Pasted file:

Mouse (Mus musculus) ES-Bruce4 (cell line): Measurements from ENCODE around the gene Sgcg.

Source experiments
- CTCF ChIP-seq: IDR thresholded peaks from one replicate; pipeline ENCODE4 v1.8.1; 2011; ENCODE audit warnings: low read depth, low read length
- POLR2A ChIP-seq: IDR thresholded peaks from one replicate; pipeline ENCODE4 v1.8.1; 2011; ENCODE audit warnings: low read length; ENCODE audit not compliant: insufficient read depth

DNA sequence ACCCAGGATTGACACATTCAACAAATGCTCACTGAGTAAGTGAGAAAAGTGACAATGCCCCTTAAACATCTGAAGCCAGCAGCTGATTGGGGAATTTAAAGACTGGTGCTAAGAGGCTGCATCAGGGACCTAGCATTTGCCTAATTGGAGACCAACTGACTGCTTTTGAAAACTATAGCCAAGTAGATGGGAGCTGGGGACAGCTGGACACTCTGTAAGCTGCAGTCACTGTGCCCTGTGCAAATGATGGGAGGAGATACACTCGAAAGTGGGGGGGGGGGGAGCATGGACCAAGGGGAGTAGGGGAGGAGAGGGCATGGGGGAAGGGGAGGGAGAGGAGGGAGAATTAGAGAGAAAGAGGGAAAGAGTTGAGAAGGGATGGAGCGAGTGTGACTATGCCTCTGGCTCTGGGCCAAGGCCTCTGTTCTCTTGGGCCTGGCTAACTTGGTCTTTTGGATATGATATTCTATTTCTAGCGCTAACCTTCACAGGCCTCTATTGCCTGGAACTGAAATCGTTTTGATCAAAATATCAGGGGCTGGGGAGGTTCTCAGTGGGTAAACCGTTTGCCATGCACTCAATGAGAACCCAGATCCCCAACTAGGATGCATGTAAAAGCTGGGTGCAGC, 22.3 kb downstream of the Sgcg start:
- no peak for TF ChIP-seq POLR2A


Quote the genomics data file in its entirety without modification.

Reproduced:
Mouse (Mus musculus) ES-Bruce4 (cell line): Measurements from ENCODE around the gene Sgcg.

Source experiments
- CTCF ChIP-seq: IDR thresholded peaks from one replicate; pipeline ENCODE4 v1.8.1; 2011; ENCODE audit warnings: low read depth, low read length
- POLR2A ChIP-seq: IDR thresholded peaks from one replicate; pipeline ENCODE4 v1.8.1; 2011; ENCODE audit warnings: low read length; ENCODE audit not compliant: insufficient read depth

DNA sequence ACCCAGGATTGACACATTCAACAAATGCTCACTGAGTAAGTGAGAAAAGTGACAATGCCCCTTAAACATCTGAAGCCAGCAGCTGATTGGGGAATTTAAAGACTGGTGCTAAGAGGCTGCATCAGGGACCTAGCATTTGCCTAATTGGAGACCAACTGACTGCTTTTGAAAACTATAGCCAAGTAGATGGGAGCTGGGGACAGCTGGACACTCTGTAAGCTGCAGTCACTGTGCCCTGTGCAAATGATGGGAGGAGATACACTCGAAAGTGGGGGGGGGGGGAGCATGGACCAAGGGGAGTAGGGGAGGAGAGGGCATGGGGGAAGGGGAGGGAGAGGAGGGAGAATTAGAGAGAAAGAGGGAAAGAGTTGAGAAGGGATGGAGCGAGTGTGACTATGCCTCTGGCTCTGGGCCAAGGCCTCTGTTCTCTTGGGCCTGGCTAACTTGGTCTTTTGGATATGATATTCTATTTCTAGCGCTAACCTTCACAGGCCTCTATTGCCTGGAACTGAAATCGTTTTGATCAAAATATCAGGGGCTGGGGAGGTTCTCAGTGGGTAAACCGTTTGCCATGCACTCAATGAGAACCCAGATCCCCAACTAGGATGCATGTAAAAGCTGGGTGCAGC, 22.3 kb downstream of the Sgcg start:
- no peak for TF ChIP-seq POLR2A